In light of disapproving noises by world leaders, including U.S. Secretary of State Hillary Clinton, Prime Minister Netanyahu has noted repeatedly that the project is a private venture – and that the construction is an expression of democratic values: “The State of Israel cannot be expected to forbid Jews from purchasing private property in Jerusalem. No democratic country in the world would impose such a ban on Jews, and it cannot be expected that Israel will be the one to do so.”
“Just as Jerusalem’s Arab citizens are allowed to buy or rent assets in Jerusalem’s Jewish-majority neighborhoods,” Netanyahu added, “Jews are allowed to rent property in a Jerusalem neighborhood with an Arab majority.”
Just below the Shepherd Hotel site is the holy site of the grave of Simon the Just, of the Second Temple period, where Jews study, pray and visit all day long. Just across the street lies the Shimon HaTzaddik neighborhood – houses that one by one are being restored, after protracted legal proceedings, to their original Jewish owners. Some ten Jewish families currently live there.
Radical left-wing groups such as Ir Amim have called for a halt to Jewish construction plans in the area and a “freeze” on the evictions of Arab residents from the area. Such organizations want the borders between the Jewish and Arab parts of the city to remain as distinct as possible, in order to facilitate the “negotiated process [regarding Jerusalem] between Israel and the Palestinians” that Ir Amim’s website calls for.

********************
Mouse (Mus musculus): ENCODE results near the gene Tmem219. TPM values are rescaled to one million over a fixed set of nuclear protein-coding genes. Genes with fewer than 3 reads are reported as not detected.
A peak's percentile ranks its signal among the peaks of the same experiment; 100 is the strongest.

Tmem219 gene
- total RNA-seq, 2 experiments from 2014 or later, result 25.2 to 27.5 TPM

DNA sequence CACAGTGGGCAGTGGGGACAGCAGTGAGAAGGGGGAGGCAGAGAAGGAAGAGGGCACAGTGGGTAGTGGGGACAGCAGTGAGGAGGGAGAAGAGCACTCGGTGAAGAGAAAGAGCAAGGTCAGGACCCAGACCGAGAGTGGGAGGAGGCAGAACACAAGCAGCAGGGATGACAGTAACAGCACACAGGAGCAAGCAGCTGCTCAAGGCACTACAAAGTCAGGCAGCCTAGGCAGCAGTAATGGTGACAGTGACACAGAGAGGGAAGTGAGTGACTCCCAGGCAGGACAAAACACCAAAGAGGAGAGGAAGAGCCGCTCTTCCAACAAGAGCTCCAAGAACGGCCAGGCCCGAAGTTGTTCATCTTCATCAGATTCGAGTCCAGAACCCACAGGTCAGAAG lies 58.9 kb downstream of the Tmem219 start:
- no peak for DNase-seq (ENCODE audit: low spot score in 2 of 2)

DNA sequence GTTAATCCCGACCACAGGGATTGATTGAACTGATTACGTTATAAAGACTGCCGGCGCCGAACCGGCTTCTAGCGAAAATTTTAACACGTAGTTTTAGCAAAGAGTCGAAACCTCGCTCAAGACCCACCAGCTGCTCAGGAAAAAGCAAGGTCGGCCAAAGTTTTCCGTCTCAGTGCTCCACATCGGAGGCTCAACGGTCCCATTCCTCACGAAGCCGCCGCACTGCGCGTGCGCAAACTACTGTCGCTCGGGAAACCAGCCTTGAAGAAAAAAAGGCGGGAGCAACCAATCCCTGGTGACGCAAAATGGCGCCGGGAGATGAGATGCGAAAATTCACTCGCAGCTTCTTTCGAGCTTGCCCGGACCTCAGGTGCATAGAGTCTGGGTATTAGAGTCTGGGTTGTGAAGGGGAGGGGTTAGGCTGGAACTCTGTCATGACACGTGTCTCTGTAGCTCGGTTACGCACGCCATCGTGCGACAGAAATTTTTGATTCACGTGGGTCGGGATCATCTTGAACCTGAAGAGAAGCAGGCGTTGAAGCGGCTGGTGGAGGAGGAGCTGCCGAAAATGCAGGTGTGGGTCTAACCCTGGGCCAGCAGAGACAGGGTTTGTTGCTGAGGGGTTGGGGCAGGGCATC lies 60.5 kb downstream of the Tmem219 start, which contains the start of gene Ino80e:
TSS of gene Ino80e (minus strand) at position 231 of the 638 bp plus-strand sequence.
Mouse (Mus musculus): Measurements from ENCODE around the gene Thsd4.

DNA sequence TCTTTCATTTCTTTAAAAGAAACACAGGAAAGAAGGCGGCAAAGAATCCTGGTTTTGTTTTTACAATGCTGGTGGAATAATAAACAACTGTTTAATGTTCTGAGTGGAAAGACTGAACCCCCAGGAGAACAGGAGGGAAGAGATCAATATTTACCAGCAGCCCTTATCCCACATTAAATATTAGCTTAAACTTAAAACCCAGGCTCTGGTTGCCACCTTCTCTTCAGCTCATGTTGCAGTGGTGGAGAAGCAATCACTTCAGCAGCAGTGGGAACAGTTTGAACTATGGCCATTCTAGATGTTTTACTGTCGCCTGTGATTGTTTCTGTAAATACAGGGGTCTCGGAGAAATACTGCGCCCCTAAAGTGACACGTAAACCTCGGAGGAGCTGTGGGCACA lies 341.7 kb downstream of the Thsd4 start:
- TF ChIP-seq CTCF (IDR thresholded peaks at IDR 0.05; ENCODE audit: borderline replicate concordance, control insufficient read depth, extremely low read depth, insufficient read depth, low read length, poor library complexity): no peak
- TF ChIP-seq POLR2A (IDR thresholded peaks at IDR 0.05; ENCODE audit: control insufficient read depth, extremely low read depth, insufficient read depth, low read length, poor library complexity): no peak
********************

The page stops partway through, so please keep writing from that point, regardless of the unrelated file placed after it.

Since the Arab side insists unyieldingly that such negotiations give them nearly complete control over all of eastern Jerusalem, it is clear that those who oppose Jewish construction in Shimon HaTzaddik and the Shepherd Hotel site actually want nothing less than the division of Jerusalem.
It must be made crystal clear: Opposition to a Jewish Shepherd Hotel means support for the division of our holy eternal city of Jerusalem into two: A Jewish city, on the one hand, with the Knesset, Central Bus Station, Supreme Court, luxury hotels, and the like – and on the other hand an Arab city that includes the Old City, Mt. of Olives, City of David, Mt. Zion, etc.